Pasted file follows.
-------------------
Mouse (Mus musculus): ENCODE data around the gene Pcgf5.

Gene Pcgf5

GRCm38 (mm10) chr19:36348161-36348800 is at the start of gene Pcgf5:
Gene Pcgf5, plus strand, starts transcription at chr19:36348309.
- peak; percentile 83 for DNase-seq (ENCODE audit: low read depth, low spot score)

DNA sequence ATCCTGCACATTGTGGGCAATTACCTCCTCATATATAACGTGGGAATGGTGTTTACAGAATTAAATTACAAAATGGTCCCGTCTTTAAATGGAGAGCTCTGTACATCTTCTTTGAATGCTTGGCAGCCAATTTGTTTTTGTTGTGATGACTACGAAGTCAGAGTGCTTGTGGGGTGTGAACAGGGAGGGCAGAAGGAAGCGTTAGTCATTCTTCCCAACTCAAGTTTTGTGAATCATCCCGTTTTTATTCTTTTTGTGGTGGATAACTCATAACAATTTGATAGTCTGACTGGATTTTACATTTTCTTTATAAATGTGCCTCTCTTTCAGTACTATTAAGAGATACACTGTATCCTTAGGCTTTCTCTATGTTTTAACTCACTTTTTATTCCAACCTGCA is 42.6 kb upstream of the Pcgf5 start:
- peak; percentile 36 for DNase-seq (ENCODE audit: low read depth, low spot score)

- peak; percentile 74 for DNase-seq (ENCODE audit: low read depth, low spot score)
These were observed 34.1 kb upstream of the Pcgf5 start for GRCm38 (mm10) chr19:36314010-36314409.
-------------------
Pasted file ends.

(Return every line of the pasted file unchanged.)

Mouse (Mus musculus): ENCODE data around the gene Pcgf5.

Gene Pcgf5

GRCm38 (mm10) chr19:36348161-36348800 is at the start of gene Pcgf5:
Gene Pcgf5, plus strand, starts transcription at chr19:36348309.
- peak; percentile 83 for DNase-seq (ENCODE audit: low read depth, low spot score)

DNA sequence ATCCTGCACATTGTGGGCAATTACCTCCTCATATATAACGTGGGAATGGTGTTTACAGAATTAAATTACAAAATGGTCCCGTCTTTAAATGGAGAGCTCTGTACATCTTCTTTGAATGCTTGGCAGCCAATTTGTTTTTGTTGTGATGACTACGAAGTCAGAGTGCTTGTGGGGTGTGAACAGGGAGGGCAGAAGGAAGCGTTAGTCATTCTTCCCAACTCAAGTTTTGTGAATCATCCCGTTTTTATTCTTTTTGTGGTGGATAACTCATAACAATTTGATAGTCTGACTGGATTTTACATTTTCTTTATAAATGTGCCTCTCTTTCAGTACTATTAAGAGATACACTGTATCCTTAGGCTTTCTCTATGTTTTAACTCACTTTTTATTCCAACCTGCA is 42.6 kb upstream of the Pcgf5 start:
- peak; percentile 36 for DNase-seq (ENCODE audit: low read depth, low spot score)

- peak; percentile 74 for DNase-seq (ENCODE audit: low read depth, low spot score)
These were observed 34.1 kb upstream of the Pcgf5 start for GRCm38 (mm10) chr19:36314010-36314409.